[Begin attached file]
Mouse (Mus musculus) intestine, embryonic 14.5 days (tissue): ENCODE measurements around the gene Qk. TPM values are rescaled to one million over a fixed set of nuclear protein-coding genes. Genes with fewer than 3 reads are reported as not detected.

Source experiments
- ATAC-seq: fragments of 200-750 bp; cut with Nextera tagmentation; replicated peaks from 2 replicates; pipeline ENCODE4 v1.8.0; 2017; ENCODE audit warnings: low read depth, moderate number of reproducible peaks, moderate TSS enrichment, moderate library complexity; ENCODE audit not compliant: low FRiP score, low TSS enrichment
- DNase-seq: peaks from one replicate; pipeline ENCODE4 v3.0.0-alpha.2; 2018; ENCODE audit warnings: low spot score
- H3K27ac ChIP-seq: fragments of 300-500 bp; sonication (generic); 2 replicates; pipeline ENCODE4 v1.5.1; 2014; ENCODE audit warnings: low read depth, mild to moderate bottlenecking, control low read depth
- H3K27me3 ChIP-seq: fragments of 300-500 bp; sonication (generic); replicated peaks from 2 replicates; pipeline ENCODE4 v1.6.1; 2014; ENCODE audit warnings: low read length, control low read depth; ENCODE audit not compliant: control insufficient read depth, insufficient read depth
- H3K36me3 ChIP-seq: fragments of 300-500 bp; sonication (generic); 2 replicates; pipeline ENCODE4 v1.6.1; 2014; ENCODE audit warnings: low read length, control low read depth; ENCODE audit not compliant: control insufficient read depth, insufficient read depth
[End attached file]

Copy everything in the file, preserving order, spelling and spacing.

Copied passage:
Mouse (Mus musculus) intestine, embryonic 14.5 days (tissue): ENCODE measurements around the gene Qk. TPM values are rescaled to one million over a fixed set of nuclear protein-coding genes. Genes with fewer than 3 reads are reported as not detected.

Source experiments
- ATAC-seq: fragments of 200-750 bp; cut with Nextera tagmentation; replicated peaks from 2 replicates; pipeline ENCODE4 v1.8.0; 2017; ENCODE audit warnings: low read depth, moderate number of reproducible peaks, moderate TSS enrichment, moderate library complexity; ENCODE audit not compliant: low FRiP score, low TSS enrichment
- DNase-seq: peaks from one replicate; pipeline ENCODE4 v3.0.0-alpha.2; 2018; ENCODE audit warnings: low spot score
- H3K27ac ChIP-seq: fragments of 300-500 bp; sonication (generic); 2 replicates; pipeline ENCODE4 v1.5.1; 2014; ENCODE audit warnings: low read depth, mild to moderate bottlenecking, control low read depth
- H3K27me3 ChIP-seq: fragments of 300-500 bp; sonication (generic); replicated peaks from 2 replicates; pipeline ENCODE4 v1.6.1; 2014; ENCODE audit warnings: low read length, control low read depth; ENCODE audit not compliant: control insufficient read depth, insufficient read depth
- H3K36me3 ChIP-seq: fragments of 300-500 bp; sonication (generic); 2 replicates; pipeline ENCODE4 v1.6.1; 2014; ENCODE audit warnings: low read length, control low read depth; ENCODE audit not compliant: control insufficient read depth, insufficient read depth